Washington “Wash” Black was born into slavery on Faith Plantation in Barbados. He begins his story at age eleven in the year 1830, just after the death of his first master, whose nephew Erasmus Wilde is sent in to take over the operation. Days pass by, and Faith grows harsher, more brutal. Then Erasmus’s brother Christopher, or Titch as we come to know him, visits the property with a dream to launch his Cloud-cutter (prototype hot air balloon) from nearby Corvus Peak. He regards himself as an abolitionist and scientist, and he “borrows” Wash as an assistant and retains the boy after discovering his knack for drawing. The “contraption” eventually does get off the ground, carrying Wash and Titch out to sea.
At this point I figured Wash was free and the next two-thirds of the novel would be an around-the-world adventure, or the balloon would touch down in Africa and Wash might be reunited with his family, or at least his homeland, and I really wanted it to go that way because I couldn't recall any stories about slaves returning or being returned to their own people. Alas, though, the Cloud-cutter crashes fatefully onto the aft-deck of a ship en route to Virginia. Then the plot becomes as much a maelstrom as the storm that brought down the balloon, and this for the novel is a problem.
Don’t get me wrong, Esi Edugyan’s prose are extraordinarily descriptive, and convinced me that the narrator was actually telling the tale in the 19th century, and the story held my interest from start to finish, but the chapters on the ship and in Virginia, the Arctic, Nova Scotia, and London seemed arbitrary in a few places and lacked the cohesion we were treated to between the story elements back at Faith Plantation. The ending, in Morocco, I found significant, and I’m glad too that Wash, whose face appears half-melted from a burn, falls in love.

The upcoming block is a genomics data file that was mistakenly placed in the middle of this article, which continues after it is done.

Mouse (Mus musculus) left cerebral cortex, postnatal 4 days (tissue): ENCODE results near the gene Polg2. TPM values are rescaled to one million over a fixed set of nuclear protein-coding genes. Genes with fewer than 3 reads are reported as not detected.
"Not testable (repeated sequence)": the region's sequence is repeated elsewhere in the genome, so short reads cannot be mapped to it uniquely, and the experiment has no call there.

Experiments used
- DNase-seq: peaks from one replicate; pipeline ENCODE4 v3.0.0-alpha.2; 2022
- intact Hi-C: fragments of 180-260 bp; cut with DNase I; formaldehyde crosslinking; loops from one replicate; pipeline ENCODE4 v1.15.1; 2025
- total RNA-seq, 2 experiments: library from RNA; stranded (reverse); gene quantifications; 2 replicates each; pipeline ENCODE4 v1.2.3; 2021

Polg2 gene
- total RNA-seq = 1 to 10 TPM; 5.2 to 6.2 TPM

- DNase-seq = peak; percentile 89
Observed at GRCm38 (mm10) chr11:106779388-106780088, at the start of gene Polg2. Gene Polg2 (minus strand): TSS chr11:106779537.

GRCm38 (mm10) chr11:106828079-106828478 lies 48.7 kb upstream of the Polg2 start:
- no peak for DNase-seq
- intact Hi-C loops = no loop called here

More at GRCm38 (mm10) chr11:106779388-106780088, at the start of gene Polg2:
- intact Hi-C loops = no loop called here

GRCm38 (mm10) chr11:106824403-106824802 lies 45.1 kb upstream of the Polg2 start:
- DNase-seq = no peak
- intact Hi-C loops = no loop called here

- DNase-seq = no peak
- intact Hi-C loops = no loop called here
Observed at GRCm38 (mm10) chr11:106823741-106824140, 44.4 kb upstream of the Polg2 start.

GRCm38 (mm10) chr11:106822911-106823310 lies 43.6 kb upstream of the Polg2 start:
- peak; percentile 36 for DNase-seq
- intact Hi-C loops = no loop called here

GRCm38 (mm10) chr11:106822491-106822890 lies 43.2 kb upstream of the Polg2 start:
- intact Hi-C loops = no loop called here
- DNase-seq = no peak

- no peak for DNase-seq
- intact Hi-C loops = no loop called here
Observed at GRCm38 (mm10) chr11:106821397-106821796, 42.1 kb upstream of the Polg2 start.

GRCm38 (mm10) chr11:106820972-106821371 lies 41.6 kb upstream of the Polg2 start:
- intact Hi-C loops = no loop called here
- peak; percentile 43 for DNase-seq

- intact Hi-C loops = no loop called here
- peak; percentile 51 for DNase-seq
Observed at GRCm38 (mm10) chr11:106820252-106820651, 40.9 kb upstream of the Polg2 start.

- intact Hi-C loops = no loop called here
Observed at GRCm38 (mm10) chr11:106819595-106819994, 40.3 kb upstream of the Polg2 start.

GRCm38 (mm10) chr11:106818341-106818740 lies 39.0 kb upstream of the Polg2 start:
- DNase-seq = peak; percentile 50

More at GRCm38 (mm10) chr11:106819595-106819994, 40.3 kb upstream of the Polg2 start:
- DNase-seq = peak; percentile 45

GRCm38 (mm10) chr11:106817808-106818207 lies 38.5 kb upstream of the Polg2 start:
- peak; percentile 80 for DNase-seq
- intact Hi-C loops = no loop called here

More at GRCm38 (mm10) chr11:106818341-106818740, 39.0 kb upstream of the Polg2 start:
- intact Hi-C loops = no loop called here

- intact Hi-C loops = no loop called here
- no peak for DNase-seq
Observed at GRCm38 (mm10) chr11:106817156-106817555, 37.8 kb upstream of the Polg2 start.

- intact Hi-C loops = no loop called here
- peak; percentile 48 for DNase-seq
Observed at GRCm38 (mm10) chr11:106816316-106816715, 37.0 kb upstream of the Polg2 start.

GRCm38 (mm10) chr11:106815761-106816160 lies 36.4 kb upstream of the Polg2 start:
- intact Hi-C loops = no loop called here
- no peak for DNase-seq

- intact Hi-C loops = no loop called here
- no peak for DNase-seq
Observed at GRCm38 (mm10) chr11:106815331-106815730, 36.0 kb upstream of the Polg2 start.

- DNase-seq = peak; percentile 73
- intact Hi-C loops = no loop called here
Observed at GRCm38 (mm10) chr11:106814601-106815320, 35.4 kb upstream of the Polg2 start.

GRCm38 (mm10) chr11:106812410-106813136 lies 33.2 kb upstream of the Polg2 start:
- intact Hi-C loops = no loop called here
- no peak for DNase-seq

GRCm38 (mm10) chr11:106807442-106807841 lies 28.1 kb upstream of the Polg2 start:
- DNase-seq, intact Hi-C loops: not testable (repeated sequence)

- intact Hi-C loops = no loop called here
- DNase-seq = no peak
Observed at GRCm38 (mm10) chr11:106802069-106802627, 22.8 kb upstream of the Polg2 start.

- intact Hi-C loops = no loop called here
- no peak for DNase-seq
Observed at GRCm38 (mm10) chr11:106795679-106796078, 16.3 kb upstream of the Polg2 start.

It’s easy to see how Washington Black was shortlisted for the Man Booker Prize in 2018—Edugyan’s writing is powerful. Plus, she makes it easy for the reader to see, smell, or otherwise sense what she’s created for us. But, again, too many parts of this third novel of hers feel unintentionally inconsequential, and I wonder what the book would be if the “middle” wasn't there—just the beginning and end—or if the balloon had missed the storm, and blown off someplace else.